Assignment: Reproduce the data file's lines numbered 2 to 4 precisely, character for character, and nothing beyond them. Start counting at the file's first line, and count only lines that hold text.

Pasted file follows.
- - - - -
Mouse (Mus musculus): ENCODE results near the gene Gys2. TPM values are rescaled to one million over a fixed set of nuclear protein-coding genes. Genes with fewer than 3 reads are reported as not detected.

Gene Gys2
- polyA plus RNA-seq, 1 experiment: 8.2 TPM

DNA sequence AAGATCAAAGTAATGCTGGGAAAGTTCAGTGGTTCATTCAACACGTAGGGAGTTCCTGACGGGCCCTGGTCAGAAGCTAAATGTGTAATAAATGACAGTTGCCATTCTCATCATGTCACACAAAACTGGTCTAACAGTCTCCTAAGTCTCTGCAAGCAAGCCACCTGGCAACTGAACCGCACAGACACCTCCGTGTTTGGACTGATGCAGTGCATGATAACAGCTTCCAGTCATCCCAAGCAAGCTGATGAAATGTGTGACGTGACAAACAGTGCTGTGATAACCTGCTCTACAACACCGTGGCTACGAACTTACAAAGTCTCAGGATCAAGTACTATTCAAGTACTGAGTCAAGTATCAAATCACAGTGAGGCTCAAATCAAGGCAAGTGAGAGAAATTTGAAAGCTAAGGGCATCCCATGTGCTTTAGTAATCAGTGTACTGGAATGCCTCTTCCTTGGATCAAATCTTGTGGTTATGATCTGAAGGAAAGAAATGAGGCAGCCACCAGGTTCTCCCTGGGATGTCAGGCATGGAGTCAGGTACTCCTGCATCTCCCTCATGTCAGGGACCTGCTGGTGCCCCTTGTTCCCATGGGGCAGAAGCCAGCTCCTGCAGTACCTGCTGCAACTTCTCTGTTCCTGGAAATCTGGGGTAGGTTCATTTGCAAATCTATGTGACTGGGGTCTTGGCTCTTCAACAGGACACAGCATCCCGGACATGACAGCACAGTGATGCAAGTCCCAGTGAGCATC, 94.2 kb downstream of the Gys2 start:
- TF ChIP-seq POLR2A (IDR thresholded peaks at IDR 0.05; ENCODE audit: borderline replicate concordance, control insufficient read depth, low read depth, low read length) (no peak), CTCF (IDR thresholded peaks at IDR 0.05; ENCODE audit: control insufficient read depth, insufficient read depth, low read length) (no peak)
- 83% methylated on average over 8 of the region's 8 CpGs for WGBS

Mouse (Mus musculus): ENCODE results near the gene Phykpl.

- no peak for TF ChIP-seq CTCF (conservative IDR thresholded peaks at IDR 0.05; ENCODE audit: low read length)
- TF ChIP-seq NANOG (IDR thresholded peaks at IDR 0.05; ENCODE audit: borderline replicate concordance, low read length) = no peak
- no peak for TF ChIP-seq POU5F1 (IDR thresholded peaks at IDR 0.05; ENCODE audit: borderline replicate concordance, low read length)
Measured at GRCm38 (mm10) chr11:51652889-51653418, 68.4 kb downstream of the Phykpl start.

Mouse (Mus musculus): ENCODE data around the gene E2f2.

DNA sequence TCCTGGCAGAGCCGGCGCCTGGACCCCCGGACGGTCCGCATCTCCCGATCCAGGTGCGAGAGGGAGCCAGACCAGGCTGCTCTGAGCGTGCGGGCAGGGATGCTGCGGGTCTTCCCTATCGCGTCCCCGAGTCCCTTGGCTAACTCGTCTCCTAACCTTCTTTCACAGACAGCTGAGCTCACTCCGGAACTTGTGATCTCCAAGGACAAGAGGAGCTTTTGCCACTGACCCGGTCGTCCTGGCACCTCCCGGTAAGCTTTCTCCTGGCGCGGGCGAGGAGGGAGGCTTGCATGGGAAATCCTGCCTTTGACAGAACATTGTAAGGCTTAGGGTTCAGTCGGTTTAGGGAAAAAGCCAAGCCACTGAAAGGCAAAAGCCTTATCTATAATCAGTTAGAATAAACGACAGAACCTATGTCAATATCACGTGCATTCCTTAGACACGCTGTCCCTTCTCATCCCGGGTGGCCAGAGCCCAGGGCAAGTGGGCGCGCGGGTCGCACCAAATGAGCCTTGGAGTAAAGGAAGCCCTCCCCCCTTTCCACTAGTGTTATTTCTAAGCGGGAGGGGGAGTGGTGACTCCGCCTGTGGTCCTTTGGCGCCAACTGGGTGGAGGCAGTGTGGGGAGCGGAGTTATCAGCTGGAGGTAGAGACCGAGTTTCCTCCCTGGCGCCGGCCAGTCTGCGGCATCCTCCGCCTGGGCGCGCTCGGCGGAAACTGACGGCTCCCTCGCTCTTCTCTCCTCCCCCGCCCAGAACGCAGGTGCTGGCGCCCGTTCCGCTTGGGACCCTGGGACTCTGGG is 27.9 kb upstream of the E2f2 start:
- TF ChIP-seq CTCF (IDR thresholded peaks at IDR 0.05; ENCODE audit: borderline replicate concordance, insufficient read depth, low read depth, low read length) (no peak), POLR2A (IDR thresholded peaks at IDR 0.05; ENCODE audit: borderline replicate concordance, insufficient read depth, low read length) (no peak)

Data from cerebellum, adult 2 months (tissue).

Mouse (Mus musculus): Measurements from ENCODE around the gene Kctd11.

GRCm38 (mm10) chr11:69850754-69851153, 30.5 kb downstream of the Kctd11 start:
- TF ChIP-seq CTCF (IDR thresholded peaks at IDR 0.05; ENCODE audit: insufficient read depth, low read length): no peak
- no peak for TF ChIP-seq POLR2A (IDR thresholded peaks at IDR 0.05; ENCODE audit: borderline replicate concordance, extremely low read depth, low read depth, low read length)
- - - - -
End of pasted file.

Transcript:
Gene Gys2
- polyA plus RNA-seq, 1 experiment: 8.2 TPM

DNA sequence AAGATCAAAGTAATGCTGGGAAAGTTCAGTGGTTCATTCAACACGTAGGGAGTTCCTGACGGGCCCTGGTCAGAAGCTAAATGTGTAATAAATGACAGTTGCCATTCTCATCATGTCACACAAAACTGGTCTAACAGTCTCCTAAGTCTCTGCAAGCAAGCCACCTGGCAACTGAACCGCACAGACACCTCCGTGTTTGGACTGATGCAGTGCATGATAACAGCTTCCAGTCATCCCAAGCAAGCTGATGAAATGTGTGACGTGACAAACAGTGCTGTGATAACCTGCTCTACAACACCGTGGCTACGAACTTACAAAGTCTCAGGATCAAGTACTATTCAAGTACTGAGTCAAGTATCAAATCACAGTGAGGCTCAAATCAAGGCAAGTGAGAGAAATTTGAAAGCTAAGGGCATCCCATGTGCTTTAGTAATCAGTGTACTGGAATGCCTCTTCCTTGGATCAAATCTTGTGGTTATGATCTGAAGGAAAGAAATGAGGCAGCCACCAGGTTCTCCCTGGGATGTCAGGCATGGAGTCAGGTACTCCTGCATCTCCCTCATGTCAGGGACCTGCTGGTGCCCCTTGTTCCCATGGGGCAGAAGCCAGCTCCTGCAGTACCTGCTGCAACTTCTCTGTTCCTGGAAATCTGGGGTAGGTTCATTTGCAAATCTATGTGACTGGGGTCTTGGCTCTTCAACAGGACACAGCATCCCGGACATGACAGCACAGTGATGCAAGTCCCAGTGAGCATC, 94.2 kb downstream of the Gys2 start: